Full Colour Letterpress Printing

While most small job­bing print­ers worked in single- or two-col­our work, the pub­lic was keen to see full col­our. And although let­ter­press was not the only pro­cess that could deliv­er high-qual­ity col­our work, it was with­in the reach of the medi­um- and lar­ger-scale print­ers. The pro­cess is the same as mod­ern-day col­our print­ing: the ori­gin­al is divided into a num­ber of col­ours and each col­our is prin­ted with a dif­fer­ent ink. Just as your mod­ern desktop com­puter print­er uses cyan, magenta, yel­low and black (CKMY) to cre­ate any given col­our; the print­er had to use this approach to get full-col­our let­ter­press work. It’s the prac­tic­al­it­ies of doing this, though, which makes full-col­our let­ter­press a dif­fi­cult under­tak­ing: everything must be pre­cise and of the best qual­ity, for a single error in one col­our can spoil the whole set of prin­ted sheets. The advice below is sum­mar­ised from The Art of Let­ter­press Machin­ing by Jack Del­ler and gives a pic­ture of the state of the art in the late 1950s.

Colour Blocks – the Engraver’s Art

The full col­our ori­gin­al must be made in to a series of blocks to print each col­our sequen­tially. This was a task del­eg­ated to the col­our engraver, a very spe­cial­ist trade sup­ply­ing the print­ing industry. The ori­gin­al would be pho­to­graphed through a series of col­oured fil­ters on to a sens­it­ised sur­face and this would be used as the basis for pro­du­cing a plate with the rel­ev­ant high and low sur­faces for let­ter­press print­ing. The screen would define the ‘res­ol­u­tion’ of the fin­ished image and was ori­gin­ally just that: a screen through which the image would be pho­to­graphed. The finest let­ter­press screens had some­thing like 175 lines to the inch, but this chal­lenged even the best print­ers. Fine work was typ­ic­ally run on spe­cial­ist paper at 150 lines to the inch. Each col­our plate was pro­duced using a screen at a dif­fer­ent angle so that the dot of ink sat next to each oth­er rather than on top of one another. The engraver would sup­ply the blocks along with pro­gress­ive proofs, show­ing how the col­our image would be built up col­our by col­our. The col­our of each block was typ­ic­ally marked on the flange of the metal plate. If you have full col­our blocks to print but no mark­ings then these tips might help: yel­low will be the densest of the blocks; black will be the light­est; blue will look like the nearly fin­ished image and red will be the remain­ing block.

Preparation: Makeready and Printing Sequence

Makeready is the pro­cess of elim­in­at­ing inequal­it­ies in the forme: this is import­ant so that the whole forme prints with even pres­sure and so pro­duces the best res­ult. It’s an import­ant step in all let­ter­press print­ing, but becomes cru­cial when using halftones and even more so when work­ing in col­our. As a gen­er­al prin­ciple the least pos­sible impres­sion should be used and the thin­nest film of ink delivered to the plate for print­ing. To achieve this you should use an inter­lay— a series of thin paper sheets between the plate itself and the mount­ing. Use inter­lay for heavy areas but make sure that this does not bring any light areas so high that they will print. To avoid the plate mov­ing around dur­ing print­ing it should be tacked in place with the pins facing towards the centre of the plate. Look­ing at the lockup, avoid using wooden fur­niture (which can warp and bend) and lock the block using two quoins on each side (eight in total). This will allow for minute adjust­ments to be made to the pos­i­tion of the block without unlock­ing the whole forme.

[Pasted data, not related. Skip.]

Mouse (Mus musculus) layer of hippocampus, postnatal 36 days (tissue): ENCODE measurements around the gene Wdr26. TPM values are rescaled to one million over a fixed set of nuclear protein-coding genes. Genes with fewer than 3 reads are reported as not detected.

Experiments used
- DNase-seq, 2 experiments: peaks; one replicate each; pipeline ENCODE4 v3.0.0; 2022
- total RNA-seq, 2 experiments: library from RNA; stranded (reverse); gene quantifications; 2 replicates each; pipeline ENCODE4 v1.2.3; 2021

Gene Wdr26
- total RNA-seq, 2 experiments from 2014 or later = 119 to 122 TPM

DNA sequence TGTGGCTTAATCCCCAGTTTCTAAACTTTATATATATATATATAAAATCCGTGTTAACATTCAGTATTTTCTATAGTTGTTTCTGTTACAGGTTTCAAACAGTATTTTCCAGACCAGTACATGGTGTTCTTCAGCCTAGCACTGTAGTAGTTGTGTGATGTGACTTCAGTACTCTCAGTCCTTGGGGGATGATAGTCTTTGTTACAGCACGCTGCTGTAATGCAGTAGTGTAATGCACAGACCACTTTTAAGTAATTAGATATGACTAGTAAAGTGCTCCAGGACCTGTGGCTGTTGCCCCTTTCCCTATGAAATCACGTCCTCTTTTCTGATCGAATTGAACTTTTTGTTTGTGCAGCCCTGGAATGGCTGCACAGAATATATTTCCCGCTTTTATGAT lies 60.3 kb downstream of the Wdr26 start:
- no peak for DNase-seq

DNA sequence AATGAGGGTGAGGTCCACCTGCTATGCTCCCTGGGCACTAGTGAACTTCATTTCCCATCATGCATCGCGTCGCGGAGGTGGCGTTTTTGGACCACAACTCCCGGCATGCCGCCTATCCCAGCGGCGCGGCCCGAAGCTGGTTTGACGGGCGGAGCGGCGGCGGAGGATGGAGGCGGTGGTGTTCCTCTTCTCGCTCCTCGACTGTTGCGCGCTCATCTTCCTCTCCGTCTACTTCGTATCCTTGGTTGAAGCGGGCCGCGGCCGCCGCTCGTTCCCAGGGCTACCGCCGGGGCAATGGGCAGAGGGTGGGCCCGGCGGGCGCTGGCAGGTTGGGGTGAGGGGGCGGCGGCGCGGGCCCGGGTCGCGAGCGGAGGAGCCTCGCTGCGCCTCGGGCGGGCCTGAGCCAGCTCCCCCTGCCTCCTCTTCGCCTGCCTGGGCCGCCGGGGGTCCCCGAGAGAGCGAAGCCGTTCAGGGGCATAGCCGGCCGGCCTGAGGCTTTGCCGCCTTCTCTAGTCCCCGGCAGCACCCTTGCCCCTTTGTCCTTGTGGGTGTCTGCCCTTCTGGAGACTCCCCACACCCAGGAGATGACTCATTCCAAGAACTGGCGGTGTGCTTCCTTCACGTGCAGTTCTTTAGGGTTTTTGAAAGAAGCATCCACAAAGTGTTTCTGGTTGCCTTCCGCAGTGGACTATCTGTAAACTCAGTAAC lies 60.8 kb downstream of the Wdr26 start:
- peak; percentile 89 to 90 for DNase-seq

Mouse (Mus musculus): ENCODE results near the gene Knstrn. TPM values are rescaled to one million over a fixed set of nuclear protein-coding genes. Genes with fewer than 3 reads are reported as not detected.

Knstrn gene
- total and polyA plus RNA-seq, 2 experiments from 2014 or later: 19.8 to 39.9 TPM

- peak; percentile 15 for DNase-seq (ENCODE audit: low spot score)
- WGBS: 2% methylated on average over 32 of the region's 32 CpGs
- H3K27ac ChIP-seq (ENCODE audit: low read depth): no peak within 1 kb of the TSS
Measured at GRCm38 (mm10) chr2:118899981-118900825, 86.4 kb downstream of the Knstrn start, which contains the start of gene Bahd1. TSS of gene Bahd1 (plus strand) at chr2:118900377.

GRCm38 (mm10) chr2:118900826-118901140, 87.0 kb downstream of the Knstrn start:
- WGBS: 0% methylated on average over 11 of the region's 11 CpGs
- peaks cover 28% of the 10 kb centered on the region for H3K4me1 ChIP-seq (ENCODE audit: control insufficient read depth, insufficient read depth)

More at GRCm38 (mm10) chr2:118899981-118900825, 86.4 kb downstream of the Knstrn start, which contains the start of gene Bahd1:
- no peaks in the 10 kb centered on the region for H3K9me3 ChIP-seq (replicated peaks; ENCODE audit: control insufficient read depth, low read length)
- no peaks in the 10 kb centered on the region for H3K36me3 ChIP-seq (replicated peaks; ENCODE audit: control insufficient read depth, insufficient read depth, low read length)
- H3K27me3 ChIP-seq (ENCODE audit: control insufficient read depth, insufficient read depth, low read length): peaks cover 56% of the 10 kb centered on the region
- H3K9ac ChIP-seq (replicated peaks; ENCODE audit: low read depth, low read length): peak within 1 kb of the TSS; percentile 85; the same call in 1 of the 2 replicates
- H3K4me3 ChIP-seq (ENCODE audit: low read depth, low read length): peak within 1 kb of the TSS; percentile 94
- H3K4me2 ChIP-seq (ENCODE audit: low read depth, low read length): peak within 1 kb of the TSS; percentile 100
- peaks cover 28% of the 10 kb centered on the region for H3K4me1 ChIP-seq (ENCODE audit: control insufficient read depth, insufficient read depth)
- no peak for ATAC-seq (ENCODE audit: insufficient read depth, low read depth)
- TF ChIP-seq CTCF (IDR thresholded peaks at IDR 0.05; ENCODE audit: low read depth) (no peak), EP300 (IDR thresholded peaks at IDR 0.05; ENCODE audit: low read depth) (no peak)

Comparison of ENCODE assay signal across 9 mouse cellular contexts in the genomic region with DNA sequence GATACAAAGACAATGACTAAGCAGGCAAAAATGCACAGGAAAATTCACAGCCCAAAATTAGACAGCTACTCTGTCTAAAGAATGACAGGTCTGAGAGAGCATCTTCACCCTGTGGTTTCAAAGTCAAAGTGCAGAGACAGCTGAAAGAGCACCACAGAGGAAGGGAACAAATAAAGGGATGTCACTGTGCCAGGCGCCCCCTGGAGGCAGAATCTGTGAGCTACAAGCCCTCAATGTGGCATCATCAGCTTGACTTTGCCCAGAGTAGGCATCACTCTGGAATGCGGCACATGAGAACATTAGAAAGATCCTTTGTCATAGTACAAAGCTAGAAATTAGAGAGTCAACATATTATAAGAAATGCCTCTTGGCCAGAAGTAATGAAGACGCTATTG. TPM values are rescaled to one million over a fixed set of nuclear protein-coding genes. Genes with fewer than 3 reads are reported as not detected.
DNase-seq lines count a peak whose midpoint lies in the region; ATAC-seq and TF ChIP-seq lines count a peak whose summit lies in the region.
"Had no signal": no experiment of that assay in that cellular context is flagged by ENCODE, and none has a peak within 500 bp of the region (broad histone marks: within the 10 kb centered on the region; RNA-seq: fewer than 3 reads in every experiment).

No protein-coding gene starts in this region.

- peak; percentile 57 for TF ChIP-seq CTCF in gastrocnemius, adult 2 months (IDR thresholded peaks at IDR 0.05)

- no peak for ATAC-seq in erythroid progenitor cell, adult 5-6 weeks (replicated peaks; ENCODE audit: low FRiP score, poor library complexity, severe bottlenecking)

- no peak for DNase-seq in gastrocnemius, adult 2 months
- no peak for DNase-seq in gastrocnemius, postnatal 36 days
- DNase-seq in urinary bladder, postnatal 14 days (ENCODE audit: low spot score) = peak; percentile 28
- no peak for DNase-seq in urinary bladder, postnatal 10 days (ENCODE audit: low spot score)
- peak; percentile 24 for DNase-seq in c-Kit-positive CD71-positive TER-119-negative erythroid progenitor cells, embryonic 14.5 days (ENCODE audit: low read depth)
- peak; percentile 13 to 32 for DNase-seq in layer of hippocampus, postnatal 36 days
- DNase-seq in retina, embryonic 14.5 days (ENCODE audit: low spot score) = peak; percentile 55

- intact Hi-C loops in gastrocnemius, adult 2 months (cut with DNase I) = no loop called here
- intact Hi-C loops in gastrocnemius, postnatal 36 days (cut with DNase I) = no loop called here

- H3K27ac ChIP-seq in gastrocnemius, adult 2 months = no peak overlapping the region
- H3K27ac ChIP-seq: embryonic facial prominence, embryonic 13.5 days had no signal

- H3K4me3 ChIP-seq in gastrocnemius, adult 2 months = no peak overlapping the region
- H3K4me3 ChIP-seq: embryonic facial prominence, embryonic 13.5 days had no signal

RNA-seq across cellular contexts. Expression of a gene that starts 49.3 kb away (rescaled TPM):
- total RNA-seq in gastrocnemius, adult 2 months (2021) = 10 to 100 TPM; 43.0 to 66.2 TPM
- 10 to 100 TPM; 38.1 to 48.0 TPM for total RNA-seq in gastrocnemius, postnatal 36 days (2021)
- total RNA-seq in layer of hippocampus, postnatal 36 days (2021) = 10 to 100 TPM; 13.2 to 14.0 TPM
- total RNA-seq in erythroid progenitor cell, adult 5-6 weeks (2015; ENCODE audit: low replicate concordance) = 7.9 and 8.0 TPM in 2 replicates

Materials

The very best papers and ink should be used. Paper should be kept in the press room for a peri­od before print­ing so that the paper is unlikely to stretch dur­ing the print­ing pro­cess which would dis­tort the sub­sequent col­ours. Paper should be trimmed on two edges to the fin­ished size so that register is accur­ate for each sheet. On inks, it is wise to take the manufacturer’s advice based on the paper and screen used. No driers should be used because this would reduce the abil­ity of sub­sequent lay­ers of ink to ‘stick’ to lower lay­ers. The machine and inks should be fairly warm (closer to the room tem­per­at­ure) so that it does not cause pick— the tack of the ink pulling the sur­face of the paper away.

Printing

The tra­di­tion­al sequence for print­ing in col­our was: yel­low, red, blue and black. Exper­i­ments were con­duc­ted in the 1950s to work on a bet­ter sequence and it was found that the best approach was: black, red, blue and yel­low. The reas­ons were: (i) the first col­our is dark­er and so can show that the pos­i­tion of the block is cor­rect, (ii) red shows bet­ter that the film of ink is of the cor­rect thick­ness, and (iii) the key col­ours are prin­ted earli­er. Pro­gress­ive proofs should be examined under day­light, rather than fluor­es­cent or oth­er arti­fi­cial light. Rollers need to be of the best qual­ity. Finally the dif­fer­ent col­ours should be prin­ted in quick suc­ces­sion so that sub­sequent col­ours can ‘take’ on top of the col­ours under­neath. A gap of three hours is prob­ably a good guide. Longer gaps may lead to crys­tal­lisa­tion where the vehicle or var­nish of the ink is absorbed to the paper, but the pig­ment remains on the sur­face of the paper and can be rubbed off.